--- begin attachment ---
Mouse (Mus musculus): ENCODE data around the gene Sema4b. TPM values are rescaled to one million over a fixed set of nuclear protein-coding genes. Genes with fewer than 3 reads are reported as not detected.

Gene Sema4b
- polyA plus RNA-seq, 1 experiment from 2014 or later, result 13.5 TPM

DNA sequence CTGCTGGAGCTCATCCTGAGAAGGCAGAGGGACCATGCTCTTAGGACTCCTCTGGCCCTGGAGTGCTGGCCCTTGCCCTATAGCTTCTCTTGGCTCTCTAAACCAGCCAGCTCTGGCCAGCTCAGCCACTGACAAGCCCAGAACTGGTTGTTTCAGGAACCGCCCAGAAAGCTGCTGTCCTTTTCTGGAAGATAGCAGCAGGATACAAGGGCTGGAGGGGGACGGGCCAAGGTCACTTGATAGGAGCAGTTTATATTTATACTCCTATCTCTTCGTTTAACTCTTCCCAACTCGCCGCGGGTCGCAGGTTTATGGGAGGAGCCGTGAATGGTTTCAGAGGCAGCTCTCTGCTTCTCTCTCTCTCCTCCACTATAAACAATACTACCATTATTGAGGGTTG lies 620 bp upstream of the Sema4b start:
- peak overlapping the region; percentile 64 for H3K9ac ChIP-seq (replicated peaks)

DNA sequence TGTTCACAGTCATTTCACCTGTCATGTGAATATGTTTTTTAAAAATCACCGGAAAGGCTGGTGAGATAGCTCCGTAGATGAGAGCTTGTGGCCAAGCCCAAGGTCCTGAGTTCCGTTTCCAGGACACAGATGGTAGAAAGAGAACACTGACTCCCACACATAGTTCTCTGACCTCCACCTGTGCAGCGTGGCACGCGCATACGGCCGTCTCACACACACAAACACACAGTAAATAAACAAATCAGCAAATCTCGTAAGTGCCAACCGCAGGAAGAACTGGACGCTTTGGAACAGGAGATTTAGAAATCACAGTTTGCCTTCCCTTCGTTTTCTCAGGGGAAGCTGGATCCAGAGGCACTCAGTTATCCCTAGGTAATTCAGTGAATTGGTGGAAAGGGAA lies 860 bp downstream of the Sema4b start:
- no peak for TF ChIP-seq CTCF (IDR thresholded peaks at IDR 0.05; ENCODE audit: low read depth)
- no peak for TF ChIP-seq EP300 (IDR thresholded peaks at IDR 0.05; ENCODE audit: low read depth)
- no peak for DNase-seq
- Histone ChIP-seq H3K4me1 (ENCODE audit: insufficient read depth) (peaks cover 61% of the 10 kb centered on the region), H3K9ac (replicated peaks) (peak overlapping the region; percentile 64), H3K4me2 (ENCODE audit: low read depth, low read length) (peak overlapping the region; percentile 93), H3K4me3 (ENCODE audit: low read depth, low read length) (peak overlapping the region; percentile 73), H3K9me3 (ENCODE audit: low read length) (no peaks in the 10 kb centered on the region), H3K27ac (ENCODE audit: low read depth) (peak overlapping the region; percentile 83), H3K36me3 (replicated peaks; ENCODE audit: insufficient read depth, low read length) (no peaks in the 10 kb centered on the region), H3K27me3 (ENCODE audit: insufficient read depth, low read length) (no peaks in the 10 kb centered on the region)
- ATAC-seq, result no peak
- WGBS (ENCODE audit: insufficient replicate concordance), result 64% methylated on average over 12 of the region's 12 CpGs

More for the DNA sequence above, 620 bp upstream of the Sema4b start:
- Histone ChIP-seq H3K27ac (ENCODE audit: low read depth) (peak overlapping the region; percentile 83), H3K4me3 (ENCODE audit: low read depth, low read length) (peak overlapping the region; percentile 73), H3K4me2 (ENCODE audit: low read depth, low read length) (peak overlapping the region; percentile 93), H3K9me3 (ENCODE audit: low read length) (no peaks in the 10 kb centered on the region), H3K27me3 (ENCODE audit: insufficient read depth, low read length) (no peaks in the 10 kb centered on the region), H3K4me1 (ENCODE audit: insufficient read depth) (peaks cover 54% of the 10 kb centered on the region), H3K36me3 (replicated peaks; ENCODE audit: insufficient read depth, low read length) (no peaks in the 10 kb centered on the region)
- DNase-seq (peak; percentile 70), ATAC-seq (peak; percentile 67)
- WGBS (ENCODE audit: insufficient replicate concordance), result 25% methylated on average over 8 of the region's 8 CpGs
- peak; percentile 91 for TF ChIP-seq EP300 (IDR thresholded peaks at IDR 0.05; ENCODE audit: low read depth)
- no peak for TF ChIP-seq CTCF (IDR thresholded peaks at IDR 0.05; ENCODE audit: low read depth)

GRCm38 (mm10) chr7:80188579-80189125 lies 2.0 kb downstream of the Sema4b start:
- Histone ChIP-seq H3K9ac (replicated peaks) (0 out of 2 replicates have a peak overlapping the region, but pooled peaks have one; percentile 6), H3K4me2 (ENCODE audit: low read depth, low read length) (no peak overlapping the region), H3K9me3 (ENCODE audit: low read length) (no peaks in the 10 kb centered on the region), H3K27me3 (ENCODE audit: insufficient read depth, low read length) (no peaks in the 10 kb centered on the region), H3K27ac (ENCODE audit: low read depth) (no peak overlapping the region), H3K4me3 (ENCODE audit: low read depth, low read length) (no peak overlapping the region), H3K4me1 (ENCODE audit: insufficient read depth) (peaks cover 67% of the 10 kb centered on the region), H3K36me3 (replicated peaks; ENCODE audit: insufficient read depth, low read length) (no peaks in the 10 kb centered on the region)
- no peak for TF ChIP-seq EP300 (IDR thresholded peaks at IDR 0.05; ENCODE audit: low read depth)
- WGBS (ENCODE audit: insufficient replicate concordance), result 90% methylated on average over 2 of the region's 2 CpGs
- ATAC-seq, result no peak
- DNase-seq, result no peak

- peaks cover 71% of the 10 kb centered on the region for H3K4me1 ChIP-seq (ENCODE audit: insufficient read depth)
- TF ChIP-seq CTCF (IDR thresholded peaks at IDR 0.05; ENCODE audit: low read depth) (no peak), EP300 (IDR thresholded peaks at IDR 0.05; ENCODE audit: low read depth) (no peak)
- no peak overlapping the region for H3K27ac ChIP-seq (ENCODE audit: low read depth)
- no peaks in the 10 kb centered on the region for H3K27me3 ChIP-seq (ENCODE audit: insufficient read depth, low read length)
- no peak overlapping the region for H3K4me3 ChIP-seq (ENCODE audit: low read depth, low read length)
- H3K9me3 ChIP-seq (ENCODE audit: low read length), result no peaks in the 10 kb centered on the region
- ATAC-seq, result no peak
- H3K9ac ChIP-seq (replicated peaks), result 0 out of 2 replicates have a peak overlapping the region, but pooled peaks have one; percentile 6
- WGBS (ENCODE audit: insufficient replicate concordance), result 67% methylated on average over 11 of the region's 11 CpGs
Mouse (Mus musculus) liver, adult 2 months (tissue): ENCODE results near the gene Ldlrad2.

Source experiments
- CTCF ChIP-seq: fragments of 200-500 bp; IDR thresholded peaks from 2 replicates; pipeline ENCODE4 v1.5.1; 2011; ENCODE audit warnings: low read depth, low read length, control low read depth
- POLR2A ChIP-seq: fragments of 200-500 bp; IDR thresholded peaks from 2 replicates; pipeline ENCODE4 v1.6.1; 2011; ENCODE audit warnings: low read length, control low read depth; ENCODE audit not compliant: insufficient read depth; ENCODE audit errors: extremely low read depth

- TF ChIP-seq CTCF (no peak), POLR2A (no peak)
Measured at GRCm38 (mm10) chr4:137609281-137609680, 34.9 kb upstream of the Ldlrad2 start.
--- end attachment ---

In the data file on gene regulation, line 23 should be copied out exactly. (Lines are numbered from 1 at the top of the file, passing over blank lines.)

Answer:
- ATAC-seq, result no peak